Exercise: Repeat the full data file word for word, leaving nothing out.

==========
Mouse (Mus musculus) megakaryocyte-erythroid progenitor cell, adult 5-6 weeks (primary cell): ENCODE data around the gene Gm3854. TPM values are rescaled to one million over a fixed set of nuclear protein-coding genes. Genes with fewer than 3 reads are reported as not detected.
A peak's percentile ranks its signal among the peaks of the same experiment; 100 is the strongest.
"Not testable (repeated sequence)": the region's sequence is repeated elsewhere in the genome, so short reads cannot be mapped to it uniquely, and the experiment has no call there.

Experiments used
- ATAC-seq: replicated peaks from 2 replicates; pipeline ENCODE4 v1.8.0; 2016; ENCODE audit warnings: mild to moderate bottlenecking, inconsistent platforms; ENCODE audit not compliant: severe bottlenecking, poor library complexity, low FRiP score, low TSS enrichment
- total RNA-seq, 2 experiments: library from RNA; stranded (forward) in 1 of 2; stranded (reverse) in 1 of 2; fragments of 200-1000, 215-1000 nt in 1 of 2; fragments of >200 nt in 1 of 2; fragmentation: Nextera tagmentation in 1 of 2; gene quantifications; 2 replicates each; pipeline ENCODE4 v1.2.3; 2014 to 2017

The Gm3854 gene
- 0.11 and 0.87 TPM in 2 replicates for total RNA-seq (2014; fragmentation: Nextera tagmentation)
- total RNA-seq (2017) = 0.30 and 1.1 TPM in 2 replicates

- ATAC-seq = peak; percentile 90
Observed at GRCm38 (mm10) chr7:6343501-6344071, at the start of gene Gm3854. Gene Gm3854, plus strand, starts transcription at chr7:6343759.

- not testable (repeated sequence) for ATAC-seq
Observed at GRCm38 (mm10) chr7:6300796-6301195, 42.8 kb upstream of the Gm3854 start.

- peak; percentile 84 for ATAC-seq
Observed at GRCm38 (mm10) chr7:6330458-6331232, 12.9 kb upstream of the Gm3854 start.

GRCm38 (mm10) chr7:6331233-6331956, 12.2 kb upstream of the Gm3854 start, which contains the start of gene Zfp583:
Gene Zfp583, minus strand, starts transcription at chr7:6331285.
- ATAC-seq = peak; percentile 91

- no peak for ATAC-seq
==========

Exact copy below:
Mouse (Mus musculus) megakaryocyte-erythroid progenitor cell, adult 5-6 weeks (primary cell): ENCODE data around the gene Gm3854. TPM values are rescaled to one million over a fixed set of nuclear protein-coding genes. Genes with fewer than 3 reads are reported as not detected.
A peak's percentile ranks its signal among the peaks of the same experiment; 100 is the strongest.
"Not testable (repeated sequence)": the region's sequence is repeated elsewhere in the genome, so short reads cannot be mapped to it uniquely, and the experiment has no call there.

Experiments used
- ATAC-seq: replicated peaks from 2 replicates; pipeline ENCODE4 v1.8.0; 2016; ENCODE audit warnings: mild to moderate bottlenecking, inconsistent platforms; ENCODE audit not compliant: severe bottlenecking, poor library complexity, low FRiP score, low TSS enrichment
- total RNA-seq, 2 experiments: library from RNA; stranded (forward) in 1 of 2; stranded (reverse) in 1 of 2; fragments of 200-1000, 215-1000 nt in 1 of 2; fragments of >200 nt in 1 of 2; fragmentation: Nextera tagmentation in 1 of 2; gene quantifications; 2 replicates each; pipeline ENCODE4 v1.2.3; 2014 to 2017

The Gm3854 gene
- 0.11 and 0.87 TPM in 2 replicates for total RNA-seq (2014; fragmentation: Nextera tagmentation)
- total RNA-seq (2017) = 0.30 and 1.1 TPM in 2 replicates

- ATAC-seq = peak; percentile 90
Observed at GRCm38 (mm10) chr7:6343501-6344071, at the start of gene Gm3854. Gene Gm3854, plus strand, starts transcription at chr7:6343759.

- not testable (repeated sequence) for ATAC-seq
Observed at GRCm38 (mm10) chr7:6300796-6301195, 42.8 kb upstream of the Gm3854 start.

- peak; percentile 84 for ATAC-seq
Observed at GRCm38 (mm10) chr7:6330458-6331232, 12.9 kb upstream of the Gm3854 start.

GRCm38 (mm10) chr7:6331233-6331956, 12.2 kb upstream of the Gm3854 start, which contains the start of gene Zfp583:
Gene Zfp583, minus strand, starts transcription at chr7:6331285.
- ATAC-seq = peak; percentile 91

- no peak for ATAC-seq